Paul Holmes 13 May 2001 // 11:00PM GMT
BERKELEY—With the recent demise of so many dot-com clients, one might be forgiven for questioning the timing of Burson-Marsteller’s latest alliance, with Berkeley-based Mainsail Web Development Group. But Scott Wallace, chairman of B-M’s online communications group, BM3W, insists the timing is perfect.
Says Wallace, “Our Internet-related business is soaring. The collapse of e-trailing has gotten all the ink recently, but the use of the Internet as a communications medium is very dynamic. Even the oldest of the old-line companies are using the Internet as a principal way of reaching their customers and other stakeholders.”
While BM3W has its own Internet specialists in most of its major east coast offices—offering web hosting, web design, web casting and video-enriched e-mail services—it does not have a dedicated capability in its west coast operations, which is where Mainsail comes in.
“We are unique in that we employ a mix of web designers and PR professionals,” says president and CEO Mark White. “That makes us an ideal partner for public relations firms.”
Many of Mainsail’s senior executives have experience in the public relations field, including senior vice president of strategic service Chris Clark, former head of GCI Interactive and most recently the New York general manager of Alexander Ogilvy, and director of marketing Bob Purcell, another GCI veteran. The firm has worked with GCI, Hill & Knowlton, and a host of smaller firms—and will continue working with them after the B-M agreement, which is not exclusive.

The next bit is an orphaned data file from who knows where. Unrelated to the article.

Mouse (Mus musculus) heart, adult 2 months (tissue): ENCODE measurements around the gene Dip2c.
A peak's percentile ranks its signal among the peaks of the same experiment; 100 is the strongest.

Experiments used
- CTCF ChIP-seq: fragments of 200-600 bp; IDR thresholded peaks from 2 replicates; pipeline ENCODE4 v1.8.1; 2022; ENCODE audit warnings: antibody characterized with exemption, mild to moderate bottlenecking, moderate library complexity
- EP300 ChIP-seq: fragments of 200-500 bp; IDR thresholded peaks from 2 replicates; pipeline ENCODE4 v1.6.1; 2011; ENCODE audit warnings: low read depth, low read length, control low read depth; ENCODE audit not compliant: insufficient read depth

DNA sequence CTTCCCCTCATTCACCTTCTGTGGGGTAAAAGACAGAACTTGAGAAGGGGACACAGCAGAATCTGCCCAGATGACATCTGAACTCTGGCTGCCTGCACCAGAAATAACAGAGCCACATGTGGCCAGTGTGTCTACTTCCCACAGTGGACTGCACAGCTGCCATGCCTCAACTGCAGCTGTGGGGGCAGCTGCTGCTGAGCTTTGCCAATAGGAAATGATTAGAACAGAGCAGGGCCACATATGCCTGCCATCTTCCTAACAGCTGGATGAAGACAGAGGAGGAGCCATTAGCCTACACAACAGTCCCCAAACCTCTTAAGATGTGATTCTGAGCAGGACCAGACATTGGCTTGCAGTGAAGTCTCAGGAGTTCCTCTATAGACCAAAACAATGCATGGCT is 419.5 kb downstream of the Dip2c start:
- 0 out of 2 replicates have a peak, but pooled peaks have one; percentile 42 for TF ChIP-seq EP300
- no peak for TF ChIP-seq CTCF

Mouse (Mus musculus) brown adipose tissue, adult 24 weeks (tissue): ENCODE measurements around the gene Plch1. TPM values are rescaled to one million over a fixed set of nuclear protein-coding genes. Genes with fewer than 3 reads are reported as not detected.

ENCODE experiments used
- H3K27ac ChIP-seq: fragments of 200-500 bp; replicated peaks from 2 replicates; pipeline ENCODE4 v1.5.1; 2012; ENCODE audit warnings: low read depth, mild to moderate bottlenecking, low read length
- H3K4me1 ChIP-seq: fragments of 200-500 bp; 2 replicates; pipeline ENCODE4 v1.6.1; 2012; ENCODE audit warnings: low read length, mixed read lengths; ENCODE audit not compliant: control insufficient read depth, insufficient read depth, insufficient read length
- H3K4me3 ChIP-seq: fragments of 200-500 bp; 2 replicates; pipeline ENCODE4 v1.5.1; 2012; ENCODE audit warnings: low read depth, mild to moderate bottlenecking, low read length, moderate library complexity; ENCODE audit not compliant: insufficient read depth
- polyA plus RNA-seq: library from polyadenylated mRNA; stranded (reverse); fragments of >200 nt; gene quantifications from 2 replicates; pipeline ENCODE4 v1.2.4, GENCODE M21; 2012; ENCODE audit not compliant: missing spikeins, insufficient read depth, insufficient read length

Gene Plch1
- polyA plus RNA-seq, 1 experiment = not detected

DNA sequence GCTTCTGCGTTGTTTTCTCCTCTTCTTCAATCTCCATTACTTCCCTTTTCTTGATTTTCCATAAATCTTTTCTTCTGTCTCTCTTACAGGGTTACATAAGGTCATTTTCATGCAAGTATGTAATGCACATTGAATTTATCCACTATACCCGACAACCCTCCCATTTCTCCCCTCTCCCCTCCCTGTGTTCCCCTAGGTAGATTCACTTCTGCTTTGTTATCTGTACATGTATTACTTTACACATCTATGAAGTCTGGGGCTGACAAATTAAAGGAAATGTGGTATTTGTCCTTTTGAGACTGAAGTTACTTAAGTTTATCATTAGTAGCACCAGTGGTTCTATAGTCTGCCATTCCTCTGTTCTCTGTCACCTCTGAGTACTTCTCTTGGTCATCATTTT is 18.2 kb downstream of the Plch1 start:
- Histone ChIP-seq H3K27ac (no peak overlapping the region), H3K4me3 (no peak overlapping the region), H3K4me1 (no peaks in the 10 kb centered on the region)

According to White, “The great benefit of this partnership is that we will get called in very early in the process. We will be involved from the very beginning on project proposals, and we will help make sure that the web components of the program make sense.”
As examples of the way in which Mainsail can help, Purcell points to two recent programs, including the development of http://www.lycrashop.com/, an online catalog, for DuPont; and diaDexus, a corporate communications site for a Santa Clara-based biotech company. Other clients include GE, Glaxo, Aventis, and the Yale School of Management.
“A lot of web design firms have a consumer marketing mentality,” says Wallace. “But we’re more interested in the quality of hits we get, the ability to reach opinion leaders, than the quantity. We might get only a couple of hundred hits, but if they’re the right couple of hundred hits—key journalists or financial analysts—then we’ve done our job. And those people are increasingly online. If we hold a press conference today, we might get three or four times as many hits online as we do at the event itself.”